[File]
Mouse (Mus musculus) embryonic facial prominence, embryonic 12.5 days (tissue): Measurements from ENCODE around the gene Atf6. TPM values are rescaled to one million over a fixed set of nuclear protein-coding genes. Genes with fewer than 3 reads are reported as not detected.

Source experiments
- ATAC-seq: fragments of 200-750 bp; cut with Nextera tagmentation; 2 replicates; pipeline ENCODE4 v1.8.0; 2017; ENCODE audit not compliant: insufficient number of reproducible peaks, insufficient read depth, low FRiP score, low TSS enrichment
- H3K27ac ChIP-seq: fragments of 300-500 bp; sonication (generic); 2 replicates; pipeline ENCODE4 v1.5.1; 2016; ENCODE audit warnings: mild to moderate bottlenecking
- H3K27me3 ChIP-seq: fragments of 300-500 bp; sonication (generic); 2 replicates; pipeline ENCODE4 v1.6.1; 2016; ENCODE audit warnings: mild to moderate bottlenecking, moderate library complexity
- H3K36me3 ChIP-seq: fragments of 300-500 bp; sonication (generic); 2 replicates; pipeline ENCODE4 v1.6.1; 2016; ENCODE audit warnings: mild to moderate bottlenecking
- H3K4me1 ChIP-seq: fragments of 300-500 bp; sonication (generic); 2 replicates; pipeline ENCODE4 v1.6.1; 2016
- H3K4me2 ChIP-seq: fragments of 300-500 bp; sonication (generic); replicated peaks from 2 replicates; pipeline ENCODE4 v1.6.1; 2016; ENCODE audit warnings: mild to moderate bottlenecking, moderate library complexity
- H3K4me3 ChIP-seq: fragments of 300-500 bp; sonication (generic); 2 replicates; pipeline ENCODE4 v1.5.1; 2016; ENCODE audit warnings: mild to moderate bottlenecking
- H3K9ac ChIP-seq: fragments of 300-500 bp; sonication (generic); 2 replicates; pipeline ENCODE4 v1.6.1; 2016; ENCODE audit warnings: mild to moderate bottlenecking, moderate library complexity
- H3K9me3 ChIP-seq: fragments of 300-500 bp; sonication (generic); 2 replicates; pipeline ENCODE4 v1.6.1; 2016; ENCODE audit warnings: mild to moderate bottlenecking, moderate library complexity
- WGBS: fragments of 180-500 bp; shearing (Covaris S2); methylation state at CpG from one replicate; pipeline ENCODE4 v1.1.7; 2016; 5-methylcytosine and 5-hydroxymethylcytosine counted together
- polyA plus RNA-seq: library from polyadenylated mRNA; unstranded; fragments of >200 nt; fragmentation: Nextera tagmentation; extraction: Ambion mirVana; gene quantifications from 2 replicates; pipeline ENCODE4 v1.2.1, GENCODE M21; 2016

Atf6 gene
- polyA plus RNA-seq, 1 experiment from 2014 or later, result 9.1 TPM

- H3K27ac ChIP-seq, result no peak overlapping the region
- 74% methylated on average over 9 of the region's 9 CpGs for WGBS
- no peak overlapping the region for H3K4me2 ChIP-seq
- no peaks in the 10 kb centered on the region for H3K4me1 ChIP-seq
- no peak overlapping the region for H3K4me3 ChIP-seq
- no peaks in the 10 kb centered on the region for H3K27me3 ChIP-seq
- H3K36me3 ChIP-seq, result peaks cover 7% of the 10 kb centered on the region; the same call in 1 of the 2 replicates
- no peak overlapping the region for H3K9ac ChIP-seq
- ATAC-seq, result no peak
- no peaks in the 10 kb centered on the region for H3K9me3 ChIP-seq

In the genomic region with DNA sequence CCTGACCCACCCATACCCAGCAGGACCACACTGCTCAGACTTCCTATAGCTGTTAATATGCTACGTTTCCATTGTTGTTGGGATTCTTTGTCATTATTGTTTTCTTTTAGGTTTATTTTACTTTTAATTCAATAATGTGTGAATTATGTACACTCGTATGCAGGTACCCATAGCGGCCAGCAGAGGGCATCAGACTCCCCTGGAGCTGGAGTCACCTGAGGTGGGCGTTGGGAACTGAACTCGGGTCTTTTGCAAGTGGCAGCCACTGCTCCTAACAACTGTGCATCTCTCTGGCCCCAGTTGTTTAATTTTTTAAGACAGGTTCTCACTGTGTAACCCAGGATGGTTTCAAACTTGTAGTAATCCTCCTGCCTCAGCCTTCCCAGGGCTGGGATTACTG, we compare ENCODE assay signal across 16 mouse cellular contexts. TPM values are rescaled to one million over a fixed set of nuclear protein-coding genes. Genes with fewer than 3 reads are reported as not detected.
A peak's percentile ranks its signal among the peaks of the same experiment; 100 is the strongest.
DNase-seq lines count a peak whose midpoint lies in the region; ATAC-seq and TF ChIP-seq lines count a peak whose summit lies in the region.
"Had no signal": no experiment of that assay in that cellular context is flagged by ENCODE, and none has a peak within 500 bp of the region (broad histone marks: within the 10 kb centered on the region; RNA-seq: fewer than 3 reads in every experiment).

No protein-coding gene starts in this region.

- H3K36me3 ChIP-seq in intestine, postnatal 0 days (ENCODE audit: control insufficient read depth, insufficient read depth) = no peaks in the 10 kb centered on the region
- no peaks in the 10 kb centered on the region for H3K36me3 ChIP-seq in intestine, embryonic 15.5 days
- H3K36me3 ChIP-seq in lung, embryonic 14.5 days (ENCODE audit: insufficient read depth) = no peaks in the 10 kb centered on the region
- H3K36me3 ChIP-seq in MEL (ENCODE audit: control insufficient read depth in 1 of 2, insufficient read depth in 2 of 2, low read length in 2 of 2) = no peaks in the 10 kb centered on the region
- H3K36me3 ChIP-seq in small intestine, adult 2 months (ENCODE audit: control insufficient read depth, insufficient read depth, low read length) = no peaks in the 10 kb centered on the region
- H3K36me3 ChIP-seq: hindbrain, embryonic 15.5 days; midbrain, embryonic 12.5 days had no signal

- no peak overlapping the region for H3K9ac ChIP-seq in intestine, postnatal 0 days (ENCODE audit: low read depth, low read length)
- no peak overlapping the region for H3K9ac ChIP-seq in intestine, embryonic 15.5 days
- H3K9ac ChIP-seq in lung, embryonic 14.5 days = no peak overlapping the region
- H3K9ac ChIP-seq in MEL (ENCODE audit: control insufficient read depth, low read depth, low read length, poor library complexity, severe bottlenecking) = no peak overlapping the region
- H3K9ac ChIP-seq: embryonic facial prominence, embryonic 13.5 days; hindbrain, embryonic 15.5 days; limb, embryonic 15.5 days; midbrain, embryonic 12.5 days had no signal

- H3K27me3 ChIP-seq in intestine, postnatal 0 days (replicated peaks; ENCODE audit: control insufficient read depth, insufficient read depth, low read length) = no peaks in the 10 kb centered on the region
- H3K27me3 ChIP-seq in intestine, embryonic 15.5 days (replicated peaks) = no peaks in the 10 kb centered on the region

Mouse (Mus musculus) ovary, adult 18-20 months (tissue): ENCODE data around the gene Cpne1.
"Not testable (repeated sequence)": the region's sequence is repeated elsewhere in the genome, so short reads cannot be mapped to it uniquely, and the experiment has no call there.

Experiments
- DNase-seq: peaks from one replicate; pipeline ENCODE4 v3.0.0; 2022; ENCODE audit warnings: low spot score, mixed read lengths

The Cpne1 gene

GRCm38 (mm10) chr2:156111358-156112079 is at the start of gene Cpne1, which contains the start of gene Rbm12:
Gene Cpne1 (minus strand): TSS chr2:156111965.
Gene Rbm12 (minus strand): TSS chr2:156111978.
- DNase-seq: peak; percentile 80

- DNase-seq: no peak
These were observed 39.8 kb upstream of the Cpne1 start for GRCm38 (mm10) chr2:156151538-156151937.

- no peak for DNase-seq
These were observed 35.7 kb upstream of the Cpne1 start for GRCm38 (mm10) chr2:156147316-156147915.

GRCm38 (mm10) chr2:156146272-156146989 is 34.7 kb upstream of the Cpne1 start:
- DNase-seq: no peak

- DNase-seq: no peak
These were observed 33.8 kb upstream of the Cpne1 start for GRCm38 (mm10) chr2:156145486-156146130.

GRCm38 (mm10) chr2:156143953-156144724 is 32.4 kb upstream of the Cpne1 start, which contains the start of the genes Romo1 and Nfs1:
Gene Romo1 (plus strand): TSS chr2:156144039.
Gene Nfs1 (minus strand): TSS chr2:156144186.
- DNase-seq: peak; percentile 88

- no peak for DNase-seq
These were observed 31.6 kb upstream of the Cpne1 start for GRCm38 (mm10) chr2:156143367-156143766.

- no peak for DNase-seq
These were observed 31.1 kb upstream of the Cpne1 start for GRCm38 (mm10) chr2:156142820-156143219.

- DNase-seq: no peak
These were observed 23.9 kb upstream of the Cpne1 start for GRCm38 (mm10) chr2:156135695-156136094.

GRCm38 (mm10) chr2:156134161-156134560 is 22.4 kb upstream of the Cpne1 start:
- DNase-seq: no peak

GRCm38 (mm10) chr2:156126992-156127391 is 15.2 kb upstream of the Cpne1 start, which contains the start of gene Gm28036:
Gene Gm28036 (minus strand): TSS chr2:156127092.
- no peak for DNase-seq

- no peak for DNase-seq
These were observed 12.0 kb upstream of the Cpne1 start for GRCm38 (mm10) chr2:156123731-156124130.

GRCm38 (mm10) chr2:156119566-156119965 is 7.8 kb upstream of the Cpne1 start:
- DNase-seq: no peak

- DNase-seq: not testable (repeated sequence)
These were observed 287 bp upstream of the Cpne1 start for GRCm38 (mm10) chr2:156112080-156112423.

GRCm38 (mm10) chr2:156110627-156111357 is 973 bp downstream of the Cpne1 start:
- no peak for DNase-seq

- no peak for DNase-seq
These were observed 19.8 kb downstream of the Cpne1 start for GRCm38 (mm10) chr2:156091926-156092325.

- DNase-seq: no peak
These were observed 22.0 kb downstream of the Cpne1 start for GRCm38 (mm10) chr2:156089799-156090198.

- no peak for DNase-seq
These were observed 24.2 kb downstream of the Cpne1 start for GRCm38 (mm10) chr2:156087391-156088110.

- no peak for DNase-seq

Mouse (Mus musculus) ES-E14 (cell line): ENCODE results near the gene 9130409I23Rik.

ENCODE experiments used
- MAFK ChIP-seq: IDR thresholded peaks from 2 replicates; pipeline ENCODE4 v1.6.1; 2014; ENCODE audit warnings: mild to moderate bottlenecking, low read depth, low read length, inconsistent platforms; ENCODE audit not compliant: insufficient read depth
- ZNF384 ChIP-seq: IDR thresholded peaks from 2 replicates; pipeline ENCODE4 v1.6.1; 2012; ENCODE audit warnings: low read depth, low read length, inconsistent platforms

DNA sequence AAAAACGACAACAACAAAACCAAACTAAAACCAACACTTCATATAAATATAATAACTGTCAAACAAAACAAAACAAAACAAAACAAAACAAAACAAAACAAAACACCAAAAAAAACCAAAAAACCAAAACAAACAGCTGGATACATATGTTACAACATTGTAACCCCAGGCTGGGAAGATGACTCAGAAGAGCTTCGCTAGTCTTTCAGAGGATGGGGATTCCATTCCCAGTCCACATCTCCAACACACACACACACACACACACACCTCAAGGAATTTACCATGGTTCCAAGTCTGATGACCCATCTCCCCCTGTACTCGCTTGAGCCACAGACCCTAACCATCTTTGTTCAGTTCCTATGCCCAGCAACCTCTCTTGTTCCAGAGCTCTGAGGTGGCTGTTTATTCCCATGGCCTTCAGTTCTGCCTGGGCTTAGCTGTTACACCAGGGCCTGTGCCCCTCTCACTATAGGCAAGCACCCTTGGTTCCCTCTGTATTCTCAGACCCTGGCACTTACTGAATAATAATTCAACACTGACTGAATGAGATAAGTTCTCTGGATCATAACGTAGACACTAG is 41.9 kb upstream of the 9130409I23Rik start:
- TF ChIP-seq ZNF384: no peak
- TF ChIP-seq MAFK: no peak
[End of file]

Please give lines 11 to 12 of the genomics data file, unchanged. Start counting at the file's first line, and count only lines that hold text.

- H3K9me3 ChIP-seq: fragments of 300-500 bp; sonication (generic); 2 replicates; pipeline ENCODE4 v1.6.1; 2016; ENCODE audit warnings: mild to moderate bottlenecking, moderate library complexity
- WGBS: fragments of 180-500 bp; shearing (Covaris S2); methylation state at CpG from one replicate; pipeline ENCODE4 v1.1.7; 2016; 5-methylcytosine and 5-hydroxymethylcytosine counted together